Deadline nears to voice considerations on proposed searching and fishing regulation modifications

by
Ed Godfrey

Released: Sun, January 3, 2021, 01:07 a.m.
Updated: Sun, January 3, 2021, 1:34 a.m.

A fly fisherman catches a trout on the Lower Mountain Fork River, which flows through Beavers Bend State Park in southeast Oklahoma. [PHOTO BY DONNY CARTER]
A fly fisherman catches a trout on the Lower Mountain Fork River, which flows through Beavers Bend State Park in southeast Oklahoma. [PHOTO BY DONNY CARTER]

Athletes have until Friday to formally express their opinion on the hunting and fishing regulations proposed by the Oklahoma Department of Wildlife Conservation for 2021.

The state’s only public hearing on the proposals will be held on Thursday at 7:00 p.m. at the John D. Groendyke Wildlife Conservation Building, 1801 N Lincoln. Due to COVID-19, attendance in the auditorium is limited to 50 percent and masks are required.

“This year especially, we encourage people to comment online,” said Micah Holmes, assistant director of information for the Wildlife Department.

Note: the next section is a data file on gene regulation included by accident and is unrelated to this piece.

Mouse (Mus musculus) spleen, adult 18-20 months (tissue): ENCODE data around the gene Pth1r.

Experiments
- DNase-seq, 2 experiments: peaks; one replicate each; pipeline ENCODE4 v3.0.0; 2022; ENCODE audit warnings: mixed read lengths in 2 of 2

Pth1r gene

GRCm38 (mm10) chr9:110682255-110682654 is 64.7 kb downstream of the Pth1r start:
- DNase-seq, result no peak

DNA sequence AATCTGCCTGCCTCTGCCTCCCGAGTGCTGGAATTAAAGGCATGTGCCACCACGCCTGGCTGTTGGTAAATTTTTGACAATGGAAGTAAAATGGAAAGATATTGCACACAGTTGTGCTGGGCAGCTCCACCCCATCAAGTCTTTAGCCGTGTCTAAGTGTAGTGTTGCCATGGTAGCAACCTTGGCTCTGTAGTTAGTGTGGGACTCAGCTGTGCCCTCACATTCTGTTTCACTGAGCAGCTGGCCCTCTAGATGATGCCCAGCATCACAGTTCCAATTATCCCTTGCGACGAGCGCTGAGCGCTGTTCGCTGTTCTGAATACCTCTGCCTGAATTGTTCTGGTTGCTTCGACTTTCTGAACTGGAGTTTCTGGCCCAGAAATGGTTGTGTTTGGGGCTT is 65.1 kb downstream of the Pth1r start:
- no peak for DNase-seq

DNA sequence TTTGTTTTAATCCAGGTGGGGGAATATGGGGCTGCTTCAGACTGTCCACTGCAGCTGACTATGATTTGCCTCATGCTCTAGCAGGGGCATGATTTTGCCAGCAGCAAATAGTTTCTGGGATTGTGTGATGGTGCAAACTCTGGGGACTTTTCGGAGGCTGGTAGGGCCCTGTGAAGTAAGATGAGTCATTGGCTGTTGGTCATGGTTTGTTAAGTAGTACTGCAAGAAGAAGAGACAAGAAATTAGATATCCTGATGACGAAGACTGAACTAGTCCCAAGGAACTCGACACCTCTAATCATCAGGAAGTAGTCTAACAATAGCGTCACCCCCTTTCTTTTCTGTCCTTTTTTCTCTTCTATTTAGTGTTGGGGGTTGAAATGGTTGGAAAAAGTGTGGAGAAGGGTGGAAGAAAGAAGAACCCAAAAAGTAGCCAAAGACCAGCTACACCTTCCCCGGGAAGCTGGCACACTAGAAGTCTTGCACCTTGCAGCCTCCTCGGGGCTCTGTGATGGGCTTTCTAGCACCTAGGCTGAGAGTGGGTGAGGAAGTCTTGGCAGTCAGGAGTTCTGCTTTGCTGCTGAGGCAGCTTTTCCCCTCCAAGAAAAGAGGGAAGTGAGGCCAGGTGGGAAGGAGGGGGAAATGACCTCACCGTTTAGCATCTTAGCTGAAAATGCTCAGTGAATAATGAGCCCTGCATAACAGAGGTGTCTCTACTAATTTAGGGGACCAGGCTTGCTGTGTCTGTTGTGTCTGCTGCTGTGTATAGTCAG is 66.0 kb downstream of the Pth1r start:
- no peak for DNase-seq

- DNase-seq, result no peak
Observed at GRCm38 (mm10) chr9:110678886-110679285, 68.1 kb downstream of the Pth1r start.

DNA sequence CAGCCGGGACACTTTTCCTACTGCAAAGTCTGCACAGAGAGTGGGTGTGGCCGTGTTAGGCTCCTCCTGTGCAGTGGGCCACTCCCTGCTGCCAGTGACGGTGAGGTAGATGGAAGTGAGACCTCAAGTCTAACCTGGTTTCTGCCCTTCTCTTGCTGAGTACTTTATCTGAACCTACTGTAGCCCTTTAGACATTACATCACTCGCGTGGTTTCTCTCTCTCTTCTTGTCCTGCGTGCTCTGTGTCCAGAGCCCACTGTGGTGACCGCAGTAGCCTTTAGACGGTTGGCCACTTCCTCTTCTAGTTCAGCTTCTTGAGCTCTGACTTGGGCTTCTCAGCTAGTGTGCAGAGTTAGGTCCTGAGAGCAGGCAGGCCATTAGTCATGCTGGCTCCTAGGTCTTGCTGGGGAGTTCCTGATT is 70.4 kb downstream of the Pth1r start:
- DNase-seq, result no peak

Making comments on social media doesn’t count. If you want to officially express your opinion, you must use the public comment portal at www.wildlifedepartment.com. All public comments will be forwarded to the Oklahoma Wildlife Conservation Commission commissioners, who will vote on the proposals.

“You read them all,” said Holmes. “It sounds clichéd, but we want to hear what people think.”

Unlike in previous years, there seems to be little controversy about the rule changes proposed this year. The main proposal is to reduce the daily rainbow trout limit that anglers can keep in all trout fishing areas in the state from six to three. The Lower Mountain Fork River already has a limit of three trout.

State wildlife officials want to lower the daily limit to offset rising costs. The Wildlife Department purchases most of the rainbow trout that are kept in the two year-round streams (Lower Illinois and Lower Mountain Fork) and the agency-managed six winter areas.

The Wildlife Department spends about $ 641,000 on trout annually, said Ken Cunningham, the agency’s assistant fishery chief.

Comments are closed.